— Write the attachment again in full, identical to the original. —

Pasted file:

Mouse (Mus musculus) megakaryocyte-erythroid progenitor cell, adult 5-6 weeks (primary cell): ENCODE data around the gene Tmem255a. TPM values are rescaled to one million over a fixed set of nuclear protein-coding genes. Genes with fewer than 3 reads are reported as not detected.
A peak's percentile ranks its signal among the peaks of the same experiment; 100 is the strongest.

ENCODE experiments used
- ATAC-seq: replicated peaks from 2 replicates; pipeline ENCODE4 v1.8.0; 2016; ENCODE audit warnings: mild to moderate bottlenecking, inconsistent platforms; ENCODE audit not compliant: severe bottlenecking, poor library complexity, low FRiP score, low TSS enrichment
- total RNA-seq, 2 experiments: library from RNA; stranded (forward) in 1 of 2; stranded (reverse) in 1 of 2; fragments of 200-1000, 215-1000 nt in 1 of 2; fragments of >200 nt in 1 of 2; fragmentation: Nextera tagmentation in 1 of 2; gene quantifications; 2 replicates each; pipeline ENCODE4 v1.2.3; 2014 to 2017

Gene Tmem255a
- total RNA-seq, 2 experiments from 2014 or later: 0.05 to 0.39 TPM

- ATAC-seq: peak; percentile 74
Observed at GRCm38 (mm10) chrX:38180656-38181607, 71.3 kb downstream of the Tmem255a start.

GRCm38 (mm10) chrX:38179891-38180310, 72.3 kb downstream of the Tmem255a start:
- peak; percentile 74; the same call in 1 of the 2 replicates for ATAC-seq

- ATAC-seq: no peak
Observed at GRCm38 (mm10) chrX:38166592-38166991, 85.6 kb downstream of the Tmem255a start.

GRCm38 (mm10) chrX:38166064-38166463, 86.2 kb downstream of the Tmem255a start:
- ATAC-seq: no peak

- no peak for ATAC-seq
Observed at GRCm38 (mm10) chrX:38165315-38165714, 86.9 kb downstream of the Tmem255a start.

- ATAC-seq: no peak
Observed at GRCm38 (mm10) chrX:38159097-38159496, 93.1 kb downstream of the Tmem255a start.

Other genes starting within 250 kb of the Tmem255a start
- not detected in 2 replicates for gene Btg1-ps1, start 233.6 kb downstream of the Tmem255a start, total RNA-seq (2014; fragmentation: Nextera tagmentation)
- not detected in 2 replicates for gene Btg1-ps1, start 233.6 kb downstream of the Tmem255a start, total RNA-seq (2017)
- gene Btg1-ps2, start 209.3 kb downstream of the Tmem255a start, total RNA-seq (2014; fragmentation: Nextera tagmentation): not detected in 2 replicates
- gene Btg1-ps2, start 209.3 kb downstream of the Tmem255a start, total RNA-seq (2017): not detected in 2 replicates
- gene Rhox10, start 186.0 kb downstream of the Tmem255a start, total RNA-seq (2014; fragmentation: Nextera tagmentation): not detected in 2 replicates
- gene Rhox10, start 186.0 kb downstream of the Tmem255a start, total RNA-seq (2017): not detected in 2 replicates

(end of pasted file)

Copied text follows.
Mouse (Mus musculus) megakaryocyte-erythroid progenitor cell, adult 5-6 weeks (primary cell): ENCODE data around the gene Tmem255a. TPM values are rescaled to one million over a fixed set of nuclear protein-coding genes. Genes with fewer than 3 reads are reported as not detected.
A peak's percentile ranks its signal among the peaks of the same experiment; 100 is the strongest.

ENCODE experiments used
- ATAC-seq: replicated peaks from 2 replicates; pipeline ENCODE4 v1.8.0; 2016; ENCODE audit warnings: mild to moderate bottlenecking, inconsistent platforms; ENCODE audit not compliant: severe bottlenecking, poor library complexity, low FRiP score, low TSS enrichment
- total RNA-seq, 2 experiments: library from RNA; stranded (forward) in 1 of 2; stranded (reverse) in 1 of 2; fragments of 200-1000, 215-1000 nt in 1 of 2; fragments of >200 nt in 1 of 2; fragmentation: Nextera tagmentation in 1 of 2; gene quantifications; 2 replicates each; pipeline ENCODE4 v1.2.3; 2014 to 2017

Gene Tmem255a
- total RNA-seq, 2 experiments from 2014 or later: 0.05 to 0.39 TPM

- ATAC-seq: peak; percentile 74
Observed at GRCm38 (mm10) chrX:38180656-38181607, 71.3 kb downstream of the Tmem255a start.

GRCm38 (mm10) chrX:38179891-38180310, 72.3 kb downstream of the Tmem255a start:
- peak; percentile 74; the same call in 1 of the 2 replicates for ATAC-seq

- ATAC-seq: no peak
Observed at GRCm38 (mm10) chrX:38166592-38166991, 85.6 kb downstream of the Tmem255a start.

GRCm38 (mm10) chrX:38166064-38166463, 86.2 kb downstream of the Tmem255a start:
- ATAC-seq: no peak

- no peak for ATAC-seq
Observed at GRCm38 (mm10) chrX:38165315-38165714, 86.9 kb downstream of the Tmem255a start.

- ATAC-seq: no peak
Observed at GRCm38 (mm10) chrX:38159097-38159496, 93.1 kb downstream of the Tmem255a start.

Other genes starting within 250 kb of the Tmem255a start
- not detected in 2 replicates for gene Btg1-ps1, start 233.6 kb downstream of the Tmem255a start, total RNA-seq (2014; fragmentation: Nextera tagmentation)
- not detected in 2 replicates for gene Btg1-ps1, start 233.6 kb downstream of the Tmem255a start, total RNA-seq (2017)
- gene Btg1-ps2, start 209.3 kb downstream of the Tmem255a start, total RNA-seq (2014; fragmentation: Nextera tagmentation): not detected in 2 replicates
- gene Btg1-ps2, start 209.3 kb downstream of the Tmem255a start, total RNA-seq (2017): not detected in 2 replicates
- gene Rhox10, start 186.0 kb downstream of the Tmem255a start, total RNA-seq (2014; fragmentation: Nextera tagmentation): not detected in 2 replicates
- gene Rhox10, start 186.0 kb downstream of the Tmem255a start, total RNA-seq (2017): not detected in 2 replicates